Sunday, January 30, 2011

FASD Conference in March

I just learned of a symposium on Fetal Alcohol Spectrum Disorder to be held on March 24, 2011 at the Royal York Hotel in Toronto. Aimed at social service workers, teachers, government policy makers and caregivers, it is the first conference of its kind to be held in Ontario.

FASD describes the full range of disabilities in a child caused by the brain damage incurred from prenatal exposure to alcohol. It is the leading cause of developmental disability among Canadian children. It cannot be cured; it is a lifelong disability. It is estimated that 1 in 100 babies born in Canada have FASD.

Until recently, FASD has been under the radar. Unlike autism and Down Syndrome, few professionals know anything about FASD and there are virtually no services or supports for individuals who have the syndrome. It's time for the severity and breadth of the disability to be recognized; for social service professionals to learn about the toll it has on individuals and their families; and for service providers and government policy makers to designate funds to help people in their communities suffering from this life-long, irreversible condition.

When my adopted son was born with what was then called Fetal Alcohol Syndrome (FAS),few doctors knew about the brain damage caused to the fetus by consuming alcohol while pregnant. Crack babies were making the headlines at the time, though it was later proven that crack does not pass through the placenta as does alcohol, and therefore causes negligible harm to the fetus.

My son had severe behavioural problems from the day we brought him home from the hospital at seven days old, but no one, including our pediatrician, had a clue why. Because our son's birthmother said she hadn't drunk any alcohol or taken drugs during her pregnancy, my husband and I assumed our son's problems were caused by bad parenting. Unfortunately, we weren't the only to think so.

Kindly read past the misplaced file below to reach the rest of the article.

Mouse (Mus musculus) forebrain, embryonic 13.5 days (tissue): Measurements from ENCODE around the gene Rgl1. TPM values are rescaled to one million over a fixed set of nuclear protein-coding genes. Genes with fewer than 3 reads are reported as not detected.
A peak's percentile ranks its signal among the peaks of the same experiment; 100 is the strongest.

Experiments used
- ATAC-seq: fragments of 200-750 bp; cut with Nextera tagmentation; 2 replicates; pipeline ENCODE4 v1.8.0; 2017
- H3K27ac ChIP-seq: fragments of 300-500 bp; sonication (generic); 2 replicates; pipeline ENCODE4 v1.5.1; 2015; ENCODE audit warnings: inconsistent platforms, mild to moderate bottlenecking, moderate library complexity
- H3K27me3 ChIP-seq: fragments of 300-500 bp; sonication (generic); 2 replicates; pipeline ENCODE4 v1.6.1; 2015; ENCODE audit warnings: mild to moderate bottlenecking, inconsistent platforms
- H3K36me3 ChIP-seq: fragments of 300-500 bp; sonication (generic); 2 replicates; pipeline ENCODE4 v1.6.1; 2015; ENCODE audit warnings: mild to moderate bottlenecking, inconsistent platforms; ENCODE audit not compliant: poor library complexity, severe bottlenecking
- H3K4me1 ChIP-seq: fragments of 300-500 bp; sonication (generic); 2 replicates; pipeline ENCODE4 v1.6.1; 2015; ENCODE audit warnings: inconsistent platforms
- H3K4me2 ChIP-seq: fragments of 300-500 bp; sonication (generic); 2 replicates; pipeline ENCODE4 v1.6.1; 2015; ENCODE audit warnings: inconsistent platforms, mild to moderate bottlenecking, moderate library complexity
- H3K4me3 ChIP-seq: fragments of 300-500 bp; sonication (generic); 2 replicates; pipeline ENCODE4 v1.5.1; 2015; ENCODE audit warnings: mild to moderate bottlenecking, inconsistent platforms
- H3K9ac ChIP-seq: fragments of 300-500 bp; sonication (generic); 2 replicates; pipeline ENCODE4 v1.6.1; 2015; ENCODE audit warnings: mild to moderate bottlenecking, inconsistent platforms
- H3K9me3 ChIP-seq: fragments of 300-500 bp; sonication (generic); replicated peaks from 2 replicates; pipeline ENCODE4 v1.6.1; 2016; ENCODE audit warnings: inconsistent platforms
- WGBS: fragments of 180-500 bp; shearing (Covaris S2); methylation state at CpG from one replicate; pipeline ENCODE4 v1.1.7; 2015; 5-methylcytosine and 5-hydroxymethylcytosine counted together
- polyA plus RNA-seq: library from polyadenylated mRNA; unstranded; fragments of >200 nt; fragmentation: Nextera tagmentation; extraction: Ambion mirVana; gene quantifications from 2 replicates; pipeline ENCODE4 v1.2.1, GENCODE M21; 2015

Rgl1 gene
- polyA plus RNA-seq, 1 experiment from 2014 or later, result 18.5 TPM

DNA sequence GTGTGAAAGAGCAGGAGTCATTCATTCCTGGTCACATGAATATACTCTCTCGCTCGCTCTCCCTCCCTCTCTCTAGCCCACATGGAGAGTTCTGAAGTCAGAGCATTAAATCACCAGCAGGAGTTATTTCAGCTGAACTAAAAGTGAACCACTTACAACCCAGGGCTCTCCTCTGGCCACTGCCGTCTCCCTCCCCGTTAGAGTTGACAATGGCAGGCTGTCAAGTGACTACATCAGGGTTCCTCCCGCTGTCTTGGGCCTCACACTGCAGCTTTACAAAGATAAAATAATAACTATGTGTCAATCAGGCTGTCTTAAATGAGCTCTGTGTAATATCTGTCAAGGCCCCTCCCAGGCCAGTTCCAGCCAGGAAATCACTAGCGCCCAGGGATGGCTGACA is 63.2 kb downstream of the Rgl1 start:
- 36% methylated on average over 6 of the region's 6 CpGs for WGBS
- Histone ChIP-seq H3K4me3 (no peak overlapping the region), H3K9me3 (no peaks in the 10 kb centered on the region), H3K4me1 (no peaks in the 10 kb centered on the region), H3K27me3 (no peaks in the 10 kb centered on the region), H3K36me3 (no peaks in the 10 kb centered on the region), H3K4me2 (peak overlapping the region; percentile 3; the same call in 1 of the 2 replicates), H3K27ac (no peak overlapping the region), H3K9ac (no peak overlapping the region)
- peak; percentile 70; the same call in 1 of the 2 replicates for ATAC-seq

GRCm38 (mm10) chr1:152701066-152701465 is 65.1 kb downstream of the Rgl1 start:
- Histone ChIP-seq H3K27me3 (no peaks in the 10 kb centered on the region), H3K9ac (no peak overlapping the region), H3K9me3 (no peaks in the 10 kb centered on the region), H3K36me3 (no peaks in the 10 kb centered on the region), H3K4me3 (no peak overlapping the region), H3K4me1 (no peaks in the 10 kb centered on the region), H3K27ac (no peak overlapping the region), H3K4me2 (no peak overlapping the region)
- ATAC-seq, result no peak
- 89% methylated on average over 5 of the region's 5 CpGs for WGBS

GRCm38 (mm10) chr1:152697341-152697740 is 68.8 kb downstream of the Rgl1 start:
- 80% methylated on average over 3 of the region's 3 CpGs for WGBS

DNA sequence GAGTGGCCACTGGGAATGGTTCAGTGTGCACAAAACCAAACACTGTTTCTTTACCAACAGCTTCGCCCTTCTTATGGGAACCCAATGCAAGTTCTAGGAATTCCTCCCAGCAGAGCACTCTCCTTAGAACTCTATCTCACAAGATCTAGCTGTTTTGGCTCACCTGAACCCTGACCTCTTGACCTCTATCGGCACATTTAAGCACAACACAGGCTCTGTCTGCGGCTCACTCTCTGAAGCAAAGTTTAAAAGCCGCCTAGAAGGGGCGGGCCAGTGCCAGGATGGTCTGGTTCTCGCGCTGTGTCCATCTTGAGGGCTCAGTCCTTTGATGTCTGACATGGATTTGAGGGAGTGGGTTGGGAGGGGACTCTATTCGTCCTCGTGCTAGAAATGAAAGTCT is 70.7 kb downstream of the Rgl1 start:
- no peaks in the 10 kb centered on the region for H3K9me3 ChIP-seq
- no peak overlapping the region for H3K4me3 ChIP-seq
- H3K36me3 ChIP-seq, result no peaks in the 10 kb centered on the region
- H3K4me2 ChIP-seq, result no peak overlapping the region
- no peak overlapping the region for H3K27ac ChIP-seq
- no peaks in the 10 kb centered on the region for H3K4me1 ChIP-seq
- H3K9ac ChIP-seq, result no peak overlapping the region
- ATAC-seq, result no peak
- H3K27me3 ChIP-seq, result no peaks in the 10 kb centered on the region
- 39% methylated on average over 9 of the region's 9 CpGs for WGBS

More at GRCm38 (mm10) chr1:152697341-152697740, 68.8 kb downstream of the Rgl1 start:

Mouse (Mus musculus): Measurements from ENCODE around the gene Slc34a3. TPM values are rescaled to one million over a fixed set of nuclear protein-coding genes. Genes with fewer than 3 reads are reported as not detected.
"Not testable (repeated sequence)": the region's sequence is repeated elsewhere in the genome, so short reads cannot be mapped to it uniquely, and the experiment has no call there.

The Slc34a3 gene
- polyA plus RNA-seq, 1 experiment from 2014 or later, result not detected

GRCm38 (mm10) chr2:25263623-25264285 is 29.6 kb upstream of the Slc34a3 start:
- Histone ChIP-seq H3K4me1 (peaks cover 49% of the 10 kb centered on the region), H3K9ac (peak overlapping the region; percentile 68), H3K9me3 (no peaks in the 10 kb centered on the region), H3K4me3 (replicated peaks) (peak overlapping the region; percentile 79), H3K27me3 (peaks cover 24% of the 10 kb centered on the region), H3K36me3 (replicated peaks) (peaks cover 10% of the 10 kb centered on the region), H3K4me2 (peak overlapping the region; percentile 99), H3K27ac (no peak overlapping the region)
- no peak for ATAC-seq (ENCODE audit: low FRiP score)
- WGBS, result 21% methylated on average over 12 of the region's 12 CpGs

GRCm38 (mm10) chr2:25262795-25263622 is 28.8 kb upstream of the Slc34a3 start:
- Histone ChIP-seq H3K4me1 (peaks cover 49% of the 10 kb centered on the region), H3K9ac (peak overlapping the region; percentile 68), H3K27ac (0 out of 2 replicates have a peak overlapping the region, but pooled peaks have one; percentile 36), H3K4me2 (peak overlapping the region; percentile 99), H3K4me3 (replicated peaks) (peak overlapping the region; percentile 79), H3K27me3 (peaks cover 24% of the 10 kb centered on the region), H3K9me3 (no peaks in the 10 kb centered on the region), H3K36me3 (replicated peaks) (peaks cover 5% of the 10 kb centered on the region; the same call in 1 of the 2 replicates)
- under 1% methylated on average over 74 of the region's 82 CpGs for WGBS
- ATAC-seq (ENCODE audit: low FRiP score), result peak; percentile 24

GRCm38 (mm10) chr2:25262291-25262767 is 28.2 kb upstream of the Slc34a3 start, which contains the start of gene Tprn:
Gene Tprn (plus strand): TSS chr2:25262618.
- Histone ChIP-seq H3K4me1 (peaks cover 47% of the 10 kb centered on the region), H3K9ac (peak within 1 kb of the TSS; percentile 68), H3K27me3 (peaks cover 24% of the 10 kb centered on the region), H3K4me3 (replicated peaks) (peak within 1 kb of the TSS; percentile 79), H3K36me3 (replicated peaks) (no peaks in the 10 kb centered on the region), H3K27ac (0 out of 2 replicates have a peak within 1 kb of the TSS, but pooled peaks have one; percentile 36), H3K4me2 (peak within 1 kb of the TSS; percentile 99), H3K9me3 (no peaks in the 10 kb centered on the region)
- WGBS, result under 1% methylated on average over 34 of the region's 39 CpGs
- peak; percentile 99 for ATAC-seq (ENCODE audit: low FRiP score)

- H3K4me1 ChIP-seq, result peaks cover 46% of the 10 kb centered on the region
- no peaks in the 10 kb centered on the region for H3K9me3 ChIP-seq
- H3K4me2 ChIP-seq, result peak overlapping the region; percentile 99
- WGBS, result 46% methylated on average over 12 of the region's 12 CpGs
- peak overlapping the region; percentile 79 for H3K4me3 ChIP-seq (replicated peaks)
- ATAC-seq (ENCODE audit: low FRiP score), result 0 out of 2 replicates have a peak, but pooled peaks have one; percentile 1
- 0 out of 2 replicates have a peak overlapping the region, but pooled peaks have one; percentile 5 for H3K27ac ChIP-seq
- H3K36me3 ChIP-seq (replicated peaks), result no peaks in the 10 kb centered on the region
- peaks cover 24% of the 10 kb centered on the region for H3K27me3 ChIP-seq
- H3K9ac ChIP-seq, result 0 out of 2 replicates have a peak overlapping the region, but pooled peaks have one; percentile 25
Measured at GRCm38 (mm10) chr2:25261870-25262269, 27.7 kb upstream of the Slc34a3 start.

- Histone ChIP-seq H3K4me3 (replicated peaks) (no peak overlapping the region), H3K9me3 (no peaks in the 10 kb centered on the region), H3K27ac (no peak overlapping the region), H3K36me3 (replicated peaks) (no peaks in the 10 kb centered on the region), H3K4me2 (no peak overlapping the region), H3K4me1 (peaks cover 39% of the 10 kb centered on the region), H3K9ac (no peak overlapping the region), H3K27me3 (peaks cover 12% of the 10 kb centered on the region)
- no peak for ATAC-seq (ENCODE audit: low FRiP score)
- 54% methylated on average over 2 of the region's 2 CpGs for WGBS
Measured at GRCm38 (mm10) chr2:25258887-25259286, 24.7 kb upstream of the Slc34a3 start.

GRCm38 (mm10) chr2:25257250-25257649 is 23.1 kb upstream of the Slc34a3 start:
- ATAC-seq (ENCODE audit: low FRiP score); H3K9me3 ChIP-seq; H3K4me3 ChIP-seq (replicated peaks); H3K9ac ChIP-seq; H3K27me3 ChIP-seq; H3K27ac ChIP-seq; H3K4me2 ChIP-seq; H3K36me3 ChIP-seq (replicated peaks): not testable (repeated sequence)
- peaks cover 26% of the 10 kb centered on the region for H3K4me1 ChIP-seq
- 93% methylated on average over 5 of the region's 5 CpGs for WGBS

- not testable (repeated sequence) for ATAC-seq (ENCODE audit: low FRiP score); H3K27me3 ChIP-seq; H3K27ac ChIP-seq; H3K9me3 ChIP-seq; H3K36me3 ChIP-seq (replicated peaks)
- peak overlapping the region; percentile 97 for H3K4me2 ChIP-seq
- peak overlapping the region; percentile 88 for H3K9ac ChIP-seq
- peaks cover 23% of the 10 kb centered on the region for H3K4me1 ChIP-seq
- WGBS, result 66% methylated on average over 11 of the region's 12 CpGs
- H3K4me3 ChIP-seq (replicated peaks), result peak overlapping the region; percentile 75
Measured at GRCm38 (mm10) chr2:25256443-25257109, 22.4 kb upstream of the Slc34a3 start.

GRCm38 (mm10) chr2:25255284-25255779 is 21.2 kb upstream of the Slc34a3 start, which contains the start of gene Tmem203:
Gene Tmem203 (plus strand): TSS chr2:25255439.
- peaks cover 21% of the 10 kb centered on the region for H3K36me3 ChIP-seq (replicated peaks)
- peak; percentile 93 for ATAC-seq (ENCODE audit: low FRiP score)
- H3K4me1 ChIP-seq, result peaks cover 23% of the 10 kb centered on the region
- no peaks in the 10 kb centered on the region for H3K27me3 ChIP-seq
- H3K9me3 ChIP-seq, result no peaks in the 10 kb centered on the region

When Michael was six years old, he entered the public school system. After three months, he he was 'expelled.' It was then our pediatrician decided it was time to have Michael assessed at the Child Development Clinic at the Hospital for Sick Children. After several days of testing, the verdict was in. He had Fetal Alcohol Syndrome. He was irreversibly brain damaged. The expected prognosis wasn't good: he would drop out of school, be unable to hold a job, live on welfare and be in and out of prison system. "However, with early diagnosis and intervention, you may be able to turn these expectations around."

Our son is now 23, a kind and shy soul. He did drop out of school, hasn't yet been able to hold a job, and fortunately, has had no trouble with the law. He functions poorly in the world, but has recently discovered that he has a gift for woodcarving, and is now producing some lovely pieces. It brings him a few dollars and a lot of pride. All good.

It is my hope that this upcoming conference will fulfill its expectations: to work toward a provincial FASD strategy; advance effective educational and service provider practices.

It's time.

Should anyone be interested in attending the conference on March 24, go to
Look under Events.

Saturday, January 29, 2011

New Speak

My 21 year old daughter was telling me today how funny my 72 year-old sister's Facebook entries are. "She uses long sentences and writes in paragraphs," she told me. I had to laugh, because of course my sister uses long sentences and writes in paragraphs. 

That's what she's been dong her whole life, like me and everyone else I know over twenty-five. And in my sister's case, no one's ever told her the fundamentals of writing on Facebook that I've gleaned from reading my much-younger "Friends" posts. 

So when I talk to my sister next, I'll have to tell her: "Just give us the facts, ma'am, in the form of an overview. No details. Short, quick and snappy. If you can get rid of a verb or pronoun, do so. You had a good day? Don't tell us how and why. Just say, "nice day" and maybe another word or two so we get the picture." 

But I'll miss my sister's long sentences and paragraphs. I'll have to tell her to email me, or do something really novel. Pick up the phone and call me.